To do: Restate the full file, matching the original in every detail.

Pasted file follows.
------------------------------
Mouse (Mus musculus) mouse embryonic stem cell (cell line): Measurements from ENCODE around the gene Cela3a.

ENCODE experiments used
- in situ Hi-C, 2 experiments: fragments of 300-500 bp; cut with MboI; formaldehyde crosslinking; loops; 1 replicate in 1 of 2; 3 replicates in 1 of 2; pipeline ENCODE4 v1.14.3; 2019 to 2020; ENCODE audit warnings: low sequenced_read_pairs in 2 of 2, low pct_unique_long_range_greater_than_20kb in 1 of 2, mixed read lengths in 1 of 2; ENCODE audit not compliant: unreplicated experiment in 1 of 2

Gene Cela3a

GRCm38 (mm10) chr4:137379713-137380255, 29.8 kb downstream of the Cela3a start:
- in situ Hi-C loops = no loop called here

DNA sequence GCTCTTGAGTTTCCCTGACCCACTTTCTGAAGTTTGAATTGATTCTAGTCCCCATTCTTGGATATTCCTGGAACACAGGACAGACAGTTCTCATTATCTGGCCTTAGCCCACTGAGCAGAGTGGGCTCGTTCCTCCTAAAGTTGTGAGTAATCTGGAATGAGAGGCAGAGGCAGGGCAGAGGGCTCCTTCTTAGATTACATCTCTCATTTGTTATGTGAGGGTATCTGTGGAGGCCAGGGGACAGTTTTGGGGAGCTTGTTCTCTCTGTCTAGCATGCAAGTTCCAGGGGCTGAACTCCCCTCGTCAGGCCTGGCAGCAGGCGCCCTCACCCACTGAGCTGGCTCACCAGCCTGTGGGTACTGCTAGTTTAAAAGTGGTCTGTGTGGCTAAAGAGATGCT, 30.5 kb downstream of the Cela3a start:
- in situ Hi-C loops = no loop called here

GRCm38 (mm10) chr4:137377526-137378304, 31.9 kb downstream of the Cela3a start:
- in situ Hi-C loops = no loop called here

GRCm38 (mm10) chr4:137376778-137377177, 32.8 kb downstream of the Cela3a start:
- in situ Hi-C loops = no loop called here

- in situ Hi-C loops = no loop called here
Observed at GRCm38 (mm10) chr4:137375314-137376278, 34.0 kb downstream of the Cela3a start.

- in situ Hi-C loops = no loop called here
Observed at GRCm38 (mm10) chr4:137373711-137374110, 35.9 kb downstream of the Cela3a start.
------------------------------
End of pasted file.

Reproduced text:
Mouse (Mus musculus) mouse embryonic stem cell (cell line): Measurements from ENCODE around the gene Cela3a.

ENCODE experiments used
- in situ Hi-C, 2 experiments: fragments of 300-500 bp; cut with MboI; formaldehyde crosslinking; loops; 1 replicate in 1 of 2; 3 replicates in 1 of 2; pipeline ENCODE4 v1.14.3; 2019 to 2020; ENCODE audit warnings: low sequenced_read_pairs in 2 of 2, low pct_unique_long_range_greater_than_20kb in 1 of 2, mixed read lengths in 1 of 2; ENCODE audit not compliant: unreplicated experiment in 1 of 2

Gene Cela3a

GRCm38 (mm10) chr4:137379713-137380255, 29.8 kb downstream of the Cela3a start:
- in situ Hi-C loops = no loop called here

DNA sequence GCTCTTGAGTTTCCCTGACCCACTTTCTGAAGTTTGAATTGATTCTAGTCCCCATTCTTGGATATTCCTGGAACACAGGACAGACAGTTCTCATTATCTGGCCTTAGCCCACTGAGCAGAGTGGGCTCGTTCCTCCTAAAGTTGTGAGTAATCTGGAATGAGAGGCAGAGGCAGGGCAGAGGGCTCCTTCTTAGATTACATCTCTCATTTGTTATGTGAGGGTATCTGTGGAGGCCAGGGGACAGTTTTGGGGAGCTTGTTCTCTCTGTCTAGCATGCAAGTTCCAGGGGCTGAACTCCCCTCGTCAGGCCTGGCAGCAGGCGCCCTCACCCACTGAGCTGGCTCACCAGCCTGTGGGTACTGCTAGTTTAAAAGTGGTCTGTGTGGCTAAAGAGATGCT, 30.5 kb downstream of the Cela3a start:
- in situ Hi-C loops = no loop called here

GRCm38 (mm10) chr4:137377526-137378304, 31.9 kb downstream of the Cela3a start:
- in situ Hi-C loops = no loop called here

GRCm38 (mm10) chr4:137376778-137377177, 32.8 kb downstream of the Cela3a start:
- in situ Hi-C loops = no loop called here

- in situ Hi-C loops = no loop called here
Observed at GRCm38 (mm10) chr4:137375314-137376278, 34.0 kb downstream of the Cela3a start.

- in situ Hi-C loops = no loop called here
Observed at GRCm38 (mm10) chr4:137373711-137374110, 35.9 kb downstream of the Cela3a start.